You can touch the screen and hold to keep the picture there for longer. If it's like Instagram stories you can tap the far left side of the screen to go backwards as well.
... kids today ...
Since the author is familiar with Twitter, one can imagine it like a tweet that self-deletes after 24h, except with Facebook's and Instagram's version of a "tweet", i.e. post.
Core concept is to get people to return to the platform (daily) because of FOMO.
Calling it "stories" is quite misleading actually, one (or at least I) would expect a story to be rather something permanent compared to a post, but it's exactly the other way around.
core concept is to give people a way to share something that doesn't have to be a perfect, a picture of cheetos or a license plate rather than a wedding or Yosemite, because it won't stick around on your profile forever. This is a good thing because otherwise what you see on there can make it seem like everyone else is having a much more exciting life than you (as you sit on the couch after work) and causes depression.
Why is unbridled cynicism towards sm so prevalent here?
I open Facebook. I click on someone's story. I see a static image and try to read it, but it disappears after a few seconds. Often it's promoting an event, so I'd like to click for more info. But I can't. Sometimes it's a short video but I can't stop it or easily replay it. So my reaction is the same as it is when I encounter a website that shows an auto-playing slideshow that I can't stop. "This is stupid." And I hit the back button and don't return. Now I see FB stories as merely a thing to ignore that takes up 30% of my screen real estate when I visit FB.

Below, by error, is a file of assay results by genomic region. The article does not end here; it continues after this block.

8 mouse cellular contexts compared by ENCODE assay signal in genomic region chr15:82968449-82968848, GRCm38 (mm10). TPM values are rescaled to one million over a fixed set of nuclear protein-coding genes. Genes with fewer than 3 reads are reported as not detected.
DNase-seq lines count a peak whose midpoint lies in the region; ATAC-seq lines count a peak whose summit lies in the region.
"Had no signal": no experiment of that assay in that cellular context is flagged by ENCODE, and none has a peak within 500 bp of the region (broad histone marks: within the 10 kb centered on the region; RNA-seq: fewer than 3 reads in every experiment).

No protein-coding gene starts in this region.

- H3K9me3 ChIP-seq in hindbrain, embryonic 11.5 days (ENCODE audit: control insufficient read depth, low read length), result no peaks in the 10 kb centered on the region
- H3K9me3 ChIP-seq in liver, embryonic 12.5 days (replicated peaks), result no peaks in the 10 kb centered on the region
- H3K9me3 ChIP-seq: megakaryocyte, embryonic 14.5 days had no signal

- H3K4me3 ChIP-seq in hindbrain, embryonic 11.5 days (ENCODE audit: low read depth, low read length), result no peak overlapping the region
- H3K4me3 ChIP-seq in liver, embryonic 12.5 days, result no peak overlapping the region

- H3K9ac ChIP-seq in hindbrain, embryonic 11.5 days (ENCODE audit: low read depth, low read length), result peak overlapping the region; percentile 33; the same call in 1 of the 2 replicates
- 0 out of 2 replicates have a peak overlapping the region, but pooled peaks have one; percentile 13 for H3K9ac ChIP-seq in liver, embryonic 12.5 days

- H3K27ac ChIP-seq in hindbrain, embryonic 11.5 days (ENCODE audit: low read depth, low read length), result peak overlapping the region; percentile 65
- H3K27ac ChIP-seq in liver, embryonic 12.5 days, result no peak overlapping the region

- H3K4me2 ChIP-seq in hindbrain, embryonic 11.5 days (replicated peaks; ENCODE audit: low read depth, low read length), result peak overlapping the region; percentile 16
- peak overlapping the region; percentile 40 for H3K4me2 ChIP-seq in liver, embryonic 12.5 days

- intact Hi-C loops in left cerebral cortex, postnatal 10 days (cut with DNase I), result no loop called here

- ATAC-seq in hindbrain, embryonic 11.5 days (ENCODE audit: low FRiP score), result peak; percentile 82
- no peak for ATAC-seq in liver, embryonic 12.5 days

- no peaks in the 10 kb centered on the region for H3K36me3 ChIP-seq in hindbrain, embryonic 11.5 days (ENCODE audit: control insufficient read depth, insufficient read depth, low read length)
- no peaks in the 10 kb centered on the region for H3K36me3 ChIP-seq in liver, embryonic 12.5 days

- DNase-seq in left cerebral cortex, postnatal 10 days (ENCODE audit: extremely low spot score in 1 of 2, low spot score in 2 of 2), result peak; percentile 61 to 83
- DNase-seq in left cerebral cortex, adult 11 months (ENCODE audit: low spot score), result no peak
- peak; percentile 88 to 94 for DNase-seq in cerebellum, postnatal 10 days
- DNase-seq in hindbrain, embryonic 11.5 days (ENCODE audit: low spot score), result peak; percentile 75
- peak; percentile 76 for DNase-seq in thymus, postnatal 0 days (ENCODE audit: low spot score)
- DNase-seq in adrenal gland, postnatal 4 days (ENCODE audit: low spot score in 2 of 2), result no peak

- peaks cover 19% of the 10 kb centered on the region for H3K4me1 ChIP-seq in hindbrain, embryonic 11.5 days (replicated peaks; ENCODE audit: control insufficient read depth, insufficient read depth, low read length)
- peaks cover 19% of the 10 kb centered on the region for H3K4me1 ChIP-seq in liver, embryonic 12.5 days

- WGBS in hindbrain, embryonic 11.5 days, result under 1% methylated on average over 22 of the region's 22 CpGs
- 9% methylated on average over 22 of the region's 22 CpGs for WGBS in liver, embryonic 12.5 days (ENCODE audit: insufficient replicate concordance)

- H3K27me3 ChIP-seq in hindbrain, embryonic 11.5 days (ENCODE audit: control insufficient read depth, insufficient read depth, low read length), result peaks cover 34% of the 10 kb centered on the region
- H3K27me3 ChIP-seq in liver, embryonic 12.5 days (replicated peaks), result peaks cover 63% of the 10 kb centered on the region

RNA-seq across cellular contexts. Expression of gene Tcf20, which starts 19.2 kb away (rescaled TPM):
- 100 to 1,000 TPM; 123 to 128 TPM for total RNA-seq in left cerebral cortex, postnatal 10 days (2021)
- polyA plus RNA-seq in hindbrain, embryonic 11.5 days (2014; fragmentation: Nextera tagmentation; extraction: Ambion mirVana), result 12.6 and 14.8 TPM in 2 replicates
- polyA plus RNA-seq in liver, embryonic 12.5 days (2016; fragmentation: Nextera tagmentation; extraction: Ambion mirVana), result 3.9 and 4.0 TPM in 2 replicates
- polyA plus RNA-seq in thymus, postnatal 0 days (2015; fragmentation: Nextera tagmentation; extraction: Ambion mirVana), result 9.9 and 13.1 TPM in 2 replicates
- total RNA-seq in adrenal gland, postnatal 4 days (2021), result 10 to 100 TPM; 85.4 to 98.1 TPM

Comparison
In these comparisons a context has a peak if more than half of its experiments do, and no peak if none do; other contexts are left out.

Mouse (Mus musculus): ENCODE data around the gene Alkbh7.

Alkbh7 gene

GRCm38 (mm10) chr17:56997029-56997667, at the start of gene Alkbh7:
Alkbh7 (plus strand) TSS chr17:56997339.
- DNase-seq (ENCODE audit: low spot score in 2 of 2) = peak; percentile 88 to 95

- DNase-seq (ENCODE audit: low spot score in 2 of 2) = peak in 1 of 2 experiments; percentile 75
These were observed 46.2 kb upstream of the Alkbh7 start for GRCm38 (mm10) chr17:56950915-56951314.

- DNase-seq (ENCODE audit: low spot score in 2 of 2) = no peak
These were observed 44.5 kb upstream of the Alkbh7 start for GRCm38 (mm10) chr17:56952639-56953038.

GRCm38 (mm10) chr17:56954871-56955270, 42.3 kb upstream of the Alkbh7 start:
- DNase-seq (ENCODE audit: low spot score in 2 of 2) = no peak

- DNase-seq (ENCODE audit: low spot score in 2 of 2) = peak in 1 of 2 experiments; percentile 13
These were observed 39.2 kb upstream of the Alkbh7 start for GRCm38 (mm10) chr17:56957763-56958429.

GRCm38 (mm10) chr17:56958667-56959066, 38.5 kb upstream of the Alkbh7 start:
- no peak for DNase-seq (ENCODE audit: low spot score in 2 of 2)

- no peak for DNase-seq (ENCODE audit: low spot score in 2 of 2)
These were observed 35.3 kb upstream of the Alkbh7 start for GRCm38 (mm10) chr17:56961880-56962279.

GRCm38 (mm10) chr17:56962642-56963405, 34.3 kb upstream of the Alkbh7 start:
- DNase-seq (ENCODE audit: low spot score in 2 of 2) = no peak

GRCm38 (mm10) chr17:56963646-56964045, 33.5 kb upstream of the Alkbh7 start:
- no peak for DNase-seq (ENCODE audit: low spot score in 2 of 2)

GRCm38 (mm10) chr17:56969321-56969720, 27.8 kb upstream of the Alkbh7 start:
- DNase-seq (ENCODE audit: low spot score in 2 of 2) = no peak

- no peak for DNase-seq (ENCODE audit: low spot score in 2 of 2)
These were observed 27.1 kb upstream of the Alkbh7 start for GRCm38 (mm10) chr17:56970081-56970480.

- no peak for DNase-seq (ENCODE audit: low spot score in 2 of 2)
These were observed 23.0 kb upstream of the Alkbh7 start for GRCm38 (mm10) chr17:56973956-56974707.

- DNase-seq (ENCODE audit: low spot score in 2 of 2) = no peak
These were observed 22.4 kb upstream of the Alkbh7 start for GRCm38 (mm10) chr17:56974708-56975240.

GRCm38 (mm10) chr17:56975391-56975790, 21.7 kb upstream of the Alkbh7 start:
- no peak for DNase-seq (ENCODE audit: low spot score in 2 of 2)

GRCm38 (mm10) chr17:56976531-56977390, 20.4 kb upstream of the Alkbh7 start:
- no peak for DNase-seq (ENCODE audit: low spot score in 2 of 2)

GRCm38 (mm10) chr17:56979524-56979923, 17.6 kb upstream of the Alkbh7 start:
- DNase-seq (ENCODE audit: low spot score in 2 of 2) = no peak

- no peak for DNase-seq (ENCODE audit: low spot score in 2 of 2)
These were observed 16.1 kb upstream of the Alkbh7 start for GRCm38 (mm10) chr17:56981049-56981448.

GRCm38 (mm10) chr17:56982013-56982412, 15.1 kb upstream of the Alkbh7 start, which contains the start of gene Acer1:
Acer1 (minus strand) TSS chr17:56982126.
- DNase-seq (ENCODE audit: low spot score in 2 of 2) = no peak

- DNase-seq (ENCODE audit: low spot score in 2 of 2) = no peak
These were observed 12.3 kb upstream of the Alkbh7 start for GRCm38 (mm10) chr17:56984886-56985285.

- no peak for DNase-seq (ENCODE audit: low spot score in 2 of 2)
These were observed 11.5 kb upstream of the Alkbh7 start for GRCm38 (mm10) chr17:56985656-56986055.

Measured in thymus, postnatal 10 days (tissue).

You could argue it's an interpolation of the events surrounding the companies behind those platforms...
I get why this is good for the platform. For me (1985) it seems to have zero value. I feel old more and more.
And the "return to the platform daily" thing is overstated - that's like saying a chat program makes people return to it regularly by delivering messages. It's technically right but shows a complete misunderstanding of how and why it's used.
1975. But very immature.
This was mostly filled by Snapchat stories, where you could share exactly that without having to fear to spam people because it's time-limited, everyone does it and it's a very casual format. This feature was basically copied by instagram and is a success for the same reasons, expect nobody uses snapchat stories anymore.
Source: I have young siblings and I kinda use that stuff as well, although not that much.
But where is the serious conversation gone? Did we share our latest meal in the forums back then? No. Where do the young people get their information when they are serious about sth?